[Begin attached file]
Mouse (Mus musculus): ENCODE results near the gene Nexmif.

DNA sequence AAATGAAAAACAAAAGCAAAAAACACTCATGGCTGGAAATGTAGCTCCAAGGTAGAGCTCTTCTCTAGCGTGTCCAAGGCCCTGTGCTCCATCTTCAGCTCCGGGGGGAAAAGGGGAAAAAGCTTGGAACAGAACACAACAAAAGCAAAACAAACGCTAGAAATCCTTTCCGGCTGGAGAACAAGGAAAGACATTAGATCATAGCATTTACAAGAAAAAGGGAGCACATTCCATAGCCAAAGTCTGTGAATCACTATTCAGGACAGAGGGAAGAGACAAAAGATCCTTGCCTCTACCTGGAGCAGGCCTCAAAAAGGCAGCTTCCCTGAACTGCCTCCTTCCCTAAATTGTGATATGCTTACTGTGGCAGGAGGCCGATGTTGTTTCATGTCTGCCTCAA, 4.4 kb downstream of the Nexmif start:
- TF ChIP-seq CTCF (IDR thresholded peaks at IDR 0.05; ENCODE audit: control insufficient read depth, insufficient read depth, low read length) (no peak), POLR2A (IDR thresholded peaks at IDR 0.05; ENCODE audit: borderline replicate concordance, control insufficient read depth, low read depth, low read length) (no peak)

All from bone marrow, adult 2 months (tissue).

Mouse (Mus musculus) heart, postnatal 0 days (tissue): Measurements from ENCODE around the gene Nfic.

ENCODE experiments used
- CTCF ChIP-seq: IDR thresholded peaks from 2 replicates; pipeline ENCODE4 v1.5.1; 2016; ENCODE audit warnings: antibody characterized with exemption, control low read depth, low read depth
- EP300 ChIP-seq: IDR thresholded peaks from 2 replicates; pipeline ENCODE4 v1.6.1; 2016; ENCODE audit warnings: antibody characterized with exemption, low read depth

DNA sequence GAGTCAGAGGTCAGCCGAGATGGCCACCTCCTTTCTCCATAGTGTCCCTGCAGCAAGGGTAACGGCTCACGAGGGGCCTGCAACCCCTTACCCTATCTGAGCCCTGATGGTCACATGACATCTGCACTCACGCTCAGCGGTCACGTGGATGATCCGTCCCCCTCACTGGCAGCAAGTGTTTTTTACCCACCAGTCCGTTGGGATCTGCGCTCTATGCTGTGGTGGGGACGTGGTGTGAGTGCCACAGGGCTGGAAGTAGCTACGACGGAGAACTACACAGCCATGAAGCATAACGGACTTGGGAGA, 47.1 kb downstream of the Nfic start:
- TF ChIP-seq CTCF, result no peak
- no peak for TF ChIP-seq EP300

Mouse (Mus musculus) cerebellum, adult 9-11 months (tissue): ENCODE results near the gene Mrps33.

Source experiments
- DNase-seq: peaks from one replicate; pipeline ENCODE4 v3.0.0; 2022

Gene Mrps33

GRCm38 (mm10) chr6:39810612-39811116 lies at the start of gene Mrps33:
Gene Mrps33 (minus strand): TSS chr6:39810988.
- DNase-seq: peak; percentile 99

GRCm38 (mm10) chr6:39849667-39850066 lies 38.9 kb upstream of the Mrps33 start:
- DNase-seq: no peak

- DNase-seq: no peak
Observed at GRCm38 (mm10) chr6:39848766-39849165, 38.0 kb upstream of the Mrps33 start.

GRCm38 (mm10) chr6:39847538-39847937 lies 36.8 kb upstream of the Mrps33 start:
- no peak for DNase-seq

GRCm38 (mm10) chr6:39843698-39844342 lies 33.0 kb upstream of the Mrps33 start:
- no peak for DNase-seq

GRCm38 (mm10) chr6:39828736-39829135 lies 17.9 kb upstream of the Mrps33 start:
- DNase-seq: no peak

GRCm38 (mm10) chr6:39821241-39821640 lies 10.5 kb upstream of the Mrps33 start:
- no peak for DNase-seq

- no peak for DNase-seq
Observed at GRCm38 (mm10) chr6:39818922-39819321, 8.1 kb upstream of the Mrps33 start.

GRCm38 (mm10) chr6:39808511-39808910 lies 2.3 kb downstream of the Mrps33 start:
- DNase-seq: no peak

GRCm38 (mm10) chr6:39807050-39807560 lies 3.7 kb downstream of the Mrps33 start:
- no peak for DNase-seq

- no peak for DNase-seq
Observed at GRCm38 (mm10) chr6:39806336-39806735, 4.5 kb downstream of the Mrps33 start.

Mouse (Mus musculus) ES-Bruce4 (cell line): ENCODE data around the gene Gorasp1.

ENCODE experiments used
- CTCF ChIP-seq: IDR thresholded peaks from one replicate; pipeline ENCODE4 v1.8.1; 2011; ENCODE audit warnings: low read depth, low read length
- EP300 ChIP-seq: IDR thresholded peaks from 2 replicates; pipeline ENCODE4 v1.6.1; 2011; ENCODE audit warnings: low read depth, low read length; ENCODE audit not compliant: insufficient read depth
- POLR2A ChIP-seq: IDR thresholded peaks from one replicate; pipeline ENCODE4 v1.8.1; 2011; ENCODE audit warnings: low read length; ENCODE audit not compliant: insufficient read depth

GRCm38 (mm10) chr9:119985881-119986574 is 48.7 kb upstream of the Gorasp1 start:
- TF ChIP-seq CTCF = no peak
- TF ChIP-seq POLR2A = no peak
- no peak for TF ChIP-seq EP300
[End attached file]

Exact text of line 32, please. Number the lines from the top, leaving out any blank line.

Observed at GRCm38 (mm10) chr6:39818922-39819321, 8.1 kb upstream of the Mrps33 start.